However, Zimmer was given full cooperation credit for "conducting a thorough internal investigation, making regular factual presentations to the Fraud Section, voluntarily making employees available for interviews, and collecting, analyzing, and organizing voluminous evidence and information."16 Zimmer also disclosed "all relevant
As these resolutions unfold, we will have an opportunity to see whether and to what extent current DOJ enforcement goals and strategies against companies and individuals continue in the new administration.
facts," including information about individuals involved in misconduct; designed and implemented an effective compliance program; terminated or disciplined responsible employees; and disgorged profits to the SEC. Zimmer's new DPA mandates a $17.4 million criminal penalty and a three-year independent corporate compliance monitor, and an indirect subsidiary of Zimmer, JERDS Luxembourg Holding S.r.l., agreed to plea guilty to violating the FCPA's books and records provisions.
Zimmer's resolution reflects the steep "price" of "disregarding
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its obligations under the earlier deferred prosecution agreement." DOJ's press release announcing the settlement stated that "[i]n appropriate circumstance the department will resolve serious criminal conduct through alternative means, but there will be consequences for those companies that refuse to take these agreements seriously."17 For Zimmer the consequences were a two-point increase to its culpability score under the sentencing guidelines (for a repeat offense less than five years after a resolution) and a middle-of-the-guidelines range fine--as opposed to a fine at the low end or below the guidelines range as in many FCPA resolutions--and a subsidiary's guilty plea.
Declinations With Disgorgement
Consistent with the Pilot Program's requirement that companies disgorge all profits from FCPA misconduct, in September 2016, the DOJ announced two declinations that obligated the companies, HMT LLC and NCH Corporation, to disgorge illegal profits of $2.7 million and $335,342, respectively. In three earlier declinations under the Pilot Program, the DOJ did not elicit monetary penalties but acknowledged that the companies would disgorge profits to the SEC. The HMT and NCH declinations illustrate the DOJ's commitment "to ensuring that those who violate the law don't profit from their crimes, even when we decline to prosecute."18
The HMT and NCH letters also focused on the companies' termination of high level employees, including those whose failures were purely supervisory.
We do not yet know the whitecollar enforcement priorities of the Trump administration. Some observers have questioned the new administration's commitment to FCPA enforcement based on comments critical of the law made to CNBC by President Donald Trump in 2012. Yet, during his confirmation proceedings, Attorney General Jeff Sessions promised to "enforce all federal laws, including the Foreign Corrupt Practices Act and the International Anti-Bribery Act of 1998, as appropriate based on the facts and circumstances of each case."19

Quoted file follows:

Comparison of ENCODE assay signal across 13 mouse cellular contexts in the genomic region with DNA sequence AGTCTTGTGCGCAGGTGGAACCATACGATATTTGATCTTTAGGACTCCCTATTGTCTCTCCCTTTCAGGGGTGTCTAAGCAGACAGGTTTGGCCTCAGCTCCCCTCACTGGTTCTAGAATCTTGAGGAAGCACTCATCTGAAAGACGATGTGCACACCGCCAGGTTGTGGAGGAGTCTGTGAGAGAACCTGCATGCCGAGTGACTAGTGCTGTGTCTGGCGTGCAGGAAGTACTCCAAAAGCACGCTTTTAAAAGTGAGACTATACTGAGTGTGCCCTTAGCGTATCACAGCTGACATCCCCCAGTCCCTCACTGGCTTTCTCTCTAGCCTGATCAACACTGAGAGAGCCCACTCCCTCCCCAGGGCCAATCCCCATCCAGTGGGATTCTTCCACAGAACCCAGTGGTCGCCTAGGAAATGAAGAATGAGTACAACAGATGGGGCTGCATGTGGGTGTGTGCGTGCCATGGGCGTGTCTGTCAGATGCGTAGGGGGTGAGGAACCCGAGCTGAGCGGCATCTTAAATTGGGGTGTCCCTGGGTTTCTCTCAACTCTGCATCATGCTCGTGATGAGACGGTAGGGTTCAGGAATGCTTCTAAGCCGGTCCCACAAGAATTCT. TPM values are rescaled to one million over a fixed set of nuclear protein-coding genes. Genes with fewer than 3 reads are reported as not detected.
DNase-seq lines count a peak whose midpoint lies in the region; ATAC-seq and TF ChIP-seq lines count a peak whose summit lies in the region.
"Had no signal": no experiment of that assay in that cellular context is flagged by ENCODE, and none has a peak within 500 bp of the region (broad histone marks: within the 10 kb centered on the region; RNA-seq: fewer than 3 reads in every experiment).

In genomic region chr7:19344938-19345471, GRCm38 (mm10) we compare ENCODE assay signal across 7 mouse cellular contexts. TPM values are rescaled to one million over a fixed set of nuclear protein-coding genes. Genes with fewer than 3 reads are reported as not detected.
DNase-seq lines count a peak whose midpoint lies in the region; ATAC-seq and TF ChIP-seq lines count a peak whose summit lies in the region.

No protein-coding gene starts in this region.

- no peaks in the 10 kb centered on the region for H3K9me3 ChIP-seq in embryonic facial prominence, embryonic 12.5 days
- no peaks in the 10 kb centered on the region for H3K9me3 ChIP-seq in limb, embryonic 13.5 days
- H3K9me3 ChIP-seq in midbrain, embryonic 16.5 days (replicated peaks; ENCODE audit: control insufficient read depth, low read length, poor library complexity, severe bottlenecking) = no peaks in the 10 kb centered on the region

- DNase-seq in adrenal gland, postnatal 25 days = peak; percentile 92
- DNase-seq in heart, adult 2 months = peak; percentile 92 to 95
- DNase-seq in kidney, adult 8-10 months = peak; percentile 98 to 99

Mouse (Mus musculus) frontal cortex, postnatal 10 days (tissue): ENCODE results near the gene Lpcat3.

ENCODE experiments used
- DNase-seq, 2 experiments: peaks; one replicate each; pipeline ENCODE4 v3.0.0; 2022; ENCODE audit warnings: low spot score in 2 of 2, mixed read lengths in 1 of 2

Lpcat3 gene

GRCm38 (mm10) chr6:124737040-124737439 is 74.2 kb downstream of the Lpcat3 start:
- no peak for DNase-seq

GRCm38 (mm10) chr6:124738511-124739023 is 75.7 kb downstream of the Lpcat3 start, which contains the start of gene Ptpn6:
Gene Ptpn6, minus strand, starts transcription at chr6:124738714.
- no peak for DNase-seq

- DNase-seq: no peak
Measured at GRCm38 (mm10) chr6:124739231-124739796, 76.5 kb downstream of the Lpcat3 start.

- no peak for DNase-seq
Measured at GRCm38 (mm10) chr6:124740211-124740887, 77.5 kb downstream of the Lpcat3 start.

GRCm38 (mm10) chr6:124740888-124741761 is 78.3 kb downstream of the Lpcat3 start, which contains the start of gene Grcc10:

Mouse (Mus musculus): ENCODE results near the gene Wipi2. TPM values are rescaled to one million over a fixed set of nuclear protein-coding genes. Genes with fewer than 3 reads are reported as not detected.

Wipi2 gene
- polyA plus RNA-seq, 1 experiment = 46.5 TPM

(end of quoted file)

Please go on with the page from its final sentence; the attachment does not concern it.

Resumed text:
Public filings suggest a substantial number FCPA investigations remain ongoing and unresolved-- perhaps as many as 80 DOJ and SEC investigations targeting public companies, and over 100 additional suspected investigations against non-issuers, according to one report.20 It is safe to say that at least some of these investigations will result in criminal charges, DPAs, NPAs, and formal declinations. As these resolutions unfold, we will have an opportunity to see whether and to what extent current DOJ enforcement goals and strategies against companies and individuals continue in the new administration.
1. Memorandum from Andrew Weissmann (April 5, 2016).
2. Fraud Section Year in Review 2016. 3. Fraud Section Year in Review 2015. 4. Prepared Remarks by Assistant Attorney General Leslie R. Caldwell, The George Washington University Law School (Nov. 3, 2016). 5. Weissmann Memorandum at 7, 8. 6. DOJ Press Release (Jan. 19, 2017). 7. DOJ Press Release (Dec. 29, 2016). 8. DOJ Press Release (Nov. 17, 2016). 9. DOJ Press Release (Dec. 22, 2016). 10. Weissmann Memorandum at 6. 11. See Elkan Abramowitz and Jonathan Sack, "Deferred Prosecution Agreements In Decline? Enforcement Implications," NYLJ (Jan. 5, 2016). 12. Memorandum from Deputy Attorney General Sally Quillian Yates to Assistant A ttorneys General (Sept. 9, 2015) (emphasis in original). 13. "A Focus on DOJ Individual Actions," FCPA Professor Blog (Jan. 26, 2017). 14. "DOJ Enforcement of the FCPA--2016 Year in Review," FCPA Professor Blog (Jan. 10, 2017). 15. Prepared Remarks by Deputy Yates, 33rd Annual Intern'l Conf. on Foreign Corrupt Practices Act (Nov. 30, 2016). 16. Deferred Prosecution Agreement and DOJ Press Release (Jan. 12, 2017). 17. Id. 18. See Assistant Attorney General Caldwell's Remarks at The George Washington University Law School. 19. See Richard L. Cassin, "Jeff Sessions: I'll enforce the FCPA," The FCPA Blog (Jan. 27, 2017). 20. Richard L. Cassin, "The Corporate Investigations List," The FCPA Blog (Jan. 9, 2017).
Reprinted with permission from the March 7, 2017 edition of the NEW YORK LAW JOURNAL 2017 ALM Media Properties, LLC. All rights reserved. Further duplication without permission is prohibited. For information, contact 877-257-3382 or firstname.lastname@example.org. # 070-03-17-10